The online questionnaire on which this paper is based was aimed at UK Armed Forces veterans who are metal detector users with either undiagnosed or diagnosed mental health problems. The participants had access to the survey through a URL link, and were asked initially to answer a set of questions to make sure they met the survey requirements. The questionnaire was distributed via selected Facebook groups or individuals (see acknowledgements) (Figure 2). We selected specific groups with a good number of members who we felt would meet our survey criteria (1. veteran, 2. metal detector user and 3. diagnosed or undiagnosed mental health issues), although none of the groups were limited to persons meeting all the requirements.
The questionnaire was designed to dynamically adapt to the participant’s background and earlier responses, not least with respect to each participant’s mental health condition and diagnosis. Diagnosis-specific questions incorporated diagnosis-specific symptoms as acknowledged by the ICD-10 (International Classification of Diseases) under the WHO (World Health Organisation).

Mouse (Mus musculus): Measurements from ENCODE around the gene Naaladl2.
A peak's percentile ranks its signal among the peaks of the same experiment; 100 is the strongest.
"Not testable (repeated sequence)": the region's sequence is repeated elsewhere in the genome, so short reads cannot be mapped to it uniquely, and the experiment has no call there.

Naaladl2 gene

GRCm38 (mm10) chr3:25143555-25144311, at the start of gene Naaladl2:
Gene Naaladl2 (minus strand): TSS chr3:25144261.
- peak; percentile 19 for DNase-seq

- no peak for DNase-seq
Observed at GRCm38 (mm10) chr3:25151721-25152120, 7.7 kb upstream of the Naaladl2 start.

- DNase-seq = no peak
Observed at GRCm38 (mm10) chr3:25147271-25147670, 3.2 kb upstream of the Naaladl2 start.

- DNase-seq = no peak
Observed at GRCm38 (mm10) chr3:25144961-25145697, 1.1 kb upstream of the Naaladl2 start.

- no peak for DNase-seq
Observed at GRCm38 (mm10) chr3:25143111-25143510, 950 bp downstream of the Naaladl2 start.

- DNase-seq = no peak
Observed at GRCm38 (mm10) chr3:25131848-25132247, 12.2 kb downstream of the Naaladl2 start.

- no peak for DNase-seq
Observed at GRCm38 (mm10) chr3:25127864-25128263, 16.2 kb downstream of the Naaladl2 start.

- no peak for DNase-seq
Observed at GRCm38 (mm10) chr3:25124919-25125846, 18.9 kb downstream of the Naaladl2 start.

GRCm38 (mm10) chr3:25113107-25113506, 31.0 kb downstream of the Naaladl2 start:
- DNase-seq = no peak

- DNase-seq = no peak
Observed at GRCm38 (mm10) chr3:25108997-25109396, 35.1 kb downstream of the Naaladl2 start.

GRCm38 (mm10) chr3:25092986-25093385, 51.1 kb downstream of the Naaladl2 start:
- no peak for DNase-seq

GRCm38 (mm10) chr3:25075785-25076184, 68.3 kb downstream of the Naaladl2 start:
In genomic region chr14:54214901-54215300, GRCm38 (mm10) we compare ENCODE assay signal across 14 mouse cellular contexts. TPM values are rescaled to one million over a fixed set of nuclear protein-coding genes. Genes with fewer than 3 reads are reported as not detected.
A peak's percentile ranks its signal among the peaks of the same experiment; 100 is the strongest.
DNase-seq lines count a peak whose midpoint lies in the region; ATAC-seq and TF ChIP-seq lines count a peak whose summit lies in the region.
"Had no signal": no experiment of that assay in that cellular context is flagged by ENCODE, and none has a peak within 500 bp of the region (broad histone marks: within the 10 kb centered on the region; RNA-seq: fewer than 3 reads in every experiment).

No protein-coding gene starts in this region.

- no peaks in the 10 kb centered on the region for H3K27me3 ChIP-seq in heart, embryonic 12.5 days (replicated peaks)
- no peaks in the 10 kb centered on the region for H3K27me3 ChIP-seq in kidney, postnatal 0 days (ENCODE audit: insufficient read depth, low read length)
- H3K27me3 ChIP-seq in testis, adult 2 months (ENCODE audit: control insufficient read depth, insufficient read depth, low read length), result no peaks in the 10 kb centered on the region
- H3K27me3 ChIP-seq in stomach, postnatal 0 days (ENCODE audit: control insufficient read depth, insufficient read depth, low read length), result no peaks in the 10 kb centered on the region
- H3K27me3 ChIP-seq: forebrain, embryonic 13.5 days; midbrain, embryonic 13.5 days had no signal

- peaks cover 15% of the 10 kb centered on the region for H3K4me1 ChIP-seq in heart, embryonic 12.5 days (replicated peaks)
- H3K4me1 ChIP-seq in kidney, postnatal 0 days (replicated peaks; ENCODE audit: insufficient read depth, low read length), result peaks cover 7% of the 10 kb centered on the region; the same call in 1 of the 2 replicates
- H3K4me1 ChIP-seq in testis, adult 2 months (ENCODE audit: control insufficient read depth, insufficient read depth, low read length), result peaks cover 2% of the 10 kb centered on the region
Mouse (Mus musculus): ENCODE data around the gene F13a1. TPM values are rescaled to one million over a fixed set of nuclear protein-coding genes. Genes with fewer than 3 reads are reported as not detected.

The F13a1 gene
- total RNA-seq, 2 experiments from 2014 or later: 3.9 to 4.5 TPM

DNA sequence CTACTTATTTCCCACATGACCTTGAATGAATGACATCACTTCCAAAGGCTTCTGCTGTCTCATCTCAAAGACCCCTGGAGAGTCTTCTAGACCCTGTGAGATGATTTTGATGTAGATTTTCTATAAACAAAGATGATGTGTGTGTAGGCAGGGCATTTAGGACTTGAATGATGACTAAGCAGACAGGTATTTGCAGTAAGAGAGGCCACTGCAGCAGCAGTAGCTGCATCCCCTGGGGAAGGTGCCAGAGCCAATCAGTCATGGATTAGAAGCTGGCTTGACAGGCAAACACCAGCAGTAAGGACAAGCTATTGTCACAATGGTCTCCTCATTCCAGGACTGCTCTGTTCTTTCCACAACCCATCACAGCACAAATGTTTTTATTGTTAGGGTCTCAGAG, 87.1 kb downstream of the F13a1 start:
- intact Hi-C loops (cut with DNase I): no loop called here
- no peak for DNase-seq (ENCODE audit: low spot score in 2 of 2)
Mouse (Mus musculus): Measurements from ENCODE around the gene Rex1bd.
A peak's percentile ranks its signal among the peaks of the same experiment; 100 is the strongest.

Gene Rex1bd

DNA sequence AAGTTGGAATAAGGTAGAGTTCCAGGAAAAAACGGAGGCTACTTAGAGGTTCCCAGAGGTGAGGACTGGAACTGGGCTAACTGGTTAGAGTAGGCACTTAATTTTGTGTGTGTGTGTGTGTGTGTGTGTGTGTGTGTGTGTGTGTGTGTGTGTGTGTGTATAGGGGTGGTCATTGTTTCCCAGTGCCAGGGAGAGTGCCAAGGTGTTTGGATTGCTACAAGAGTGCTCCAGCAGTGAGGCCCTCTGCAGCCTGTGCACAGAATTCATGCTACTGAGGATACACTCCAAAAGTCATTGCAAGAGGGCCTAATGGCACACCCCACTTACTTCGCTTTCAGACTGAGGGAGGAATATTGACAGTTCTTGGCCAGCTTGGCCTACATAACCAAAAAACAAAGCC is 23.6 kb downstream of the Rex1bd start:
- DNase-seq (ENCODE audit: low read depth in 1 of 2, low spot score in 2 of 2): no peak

It needs to be emphasised that the questionnaire involved self-assessment, so it could only produce data on the participants’ experiences, feelings and judgements, data which not necessarily reflect any real effect of certain practices or activities on the health of the participants. It is equally important to note that the survey focussed on positive attitudes, which might very well have resulted in a biased reflection of the connotations and emotions surrounding metal detecting. In addition, it can be assumed that the participants had a biased attitude towards the effect of metal detecting. They were already metal-detecting enthusiasts, and were therefore likely to consider themselves ambassadors of the hobby, which very well might have influenced our data. In addition, the limited number of eligible survey participants (n = 42) means that our results do not have sufficient statistical merit; and as our survey did not include a reference group for control, it does not meet the requirements of a clinical study.